A UIMS (User Interface Management System) should not be thought of as a system but rather a software architecture (a UIMS is also called a User Interface Architecture) "in which the implementation of an application's user interface is clearly separated from that of the application's underlying functionality" (Rosenberg 1988: p. 42). A large number of software architectures are based on the assumption that the functionality and the user interface of a software application are two separate concerns that can be dealt with in isolation. The objective of such a separation is to increase the ease of maintainability and adabtability of the software. Also, by abstracting the code generating the user interface from the rest of the application's logic or semantics, customisation of the interface is better supported. Some examples of such architectures are Model-View-Controller (fundamental to modern Object Orientation, e.g. used in Java (Swing)), the linguistic model (Foley 1990), the Seeheim model (first introduced in Green 1985), the Higgins UIMS (described in Hudson and King 1988), and the Arch model (a specialisation of the Seeheim model; see Coutaz et al. 1995, Coutaz 1987, and Coutaz 1997).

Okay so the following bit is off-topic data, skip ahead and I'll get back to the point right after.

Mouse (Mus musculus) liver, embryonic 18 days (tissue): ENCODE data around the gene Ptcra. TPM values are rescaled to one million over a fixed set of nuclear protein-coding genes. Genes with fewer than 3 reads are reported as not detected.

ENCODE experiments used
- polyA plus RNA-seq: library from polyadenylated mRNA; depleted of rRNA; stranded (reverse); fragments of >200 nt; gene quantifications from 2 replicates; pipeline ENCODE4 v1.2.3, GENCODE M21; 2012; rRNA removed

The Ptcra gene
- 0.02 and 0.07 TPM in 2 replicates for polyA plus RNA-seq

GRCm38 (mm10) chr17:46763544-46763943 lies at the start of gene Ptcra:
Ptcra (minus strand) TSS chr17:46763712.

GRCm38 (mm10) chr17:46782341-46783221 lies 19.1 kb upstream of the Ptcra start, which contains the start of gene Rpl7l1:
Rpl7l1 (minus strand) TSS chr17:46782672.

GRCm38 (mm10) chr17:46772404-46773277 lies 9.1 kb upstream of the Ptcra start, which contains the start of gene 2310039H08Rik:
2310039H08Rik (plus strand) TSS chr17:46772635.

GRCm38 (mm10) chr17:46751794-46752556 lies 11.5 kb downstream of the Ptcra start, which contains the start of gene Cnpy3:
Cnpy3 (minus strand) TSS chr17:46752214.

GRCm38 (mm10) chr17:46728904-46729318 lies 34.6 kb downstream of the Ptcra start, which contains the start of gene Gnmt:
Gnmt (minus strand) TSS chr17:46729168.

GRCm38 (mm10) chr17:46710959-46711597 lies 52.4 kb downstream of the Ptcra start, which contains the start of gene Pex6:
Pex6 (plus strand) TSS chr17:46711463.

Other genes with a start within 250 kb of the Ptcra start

Such user interface architectures have been proven useful but also introduce problems. In systems with a high degree of interaction and semantic feedback (e.g. in direct manipulation interfaces) the boundary between application and user interface is difficult or impossible to maintain. In direct manipulation interfaces, the user interface diplays the 'intestines' or the very semantics of the application, with which the user interacts in a direct and immediate way. It thus becomes very problematic to decide if these intestines should be handled by the User Interface or in the application itself.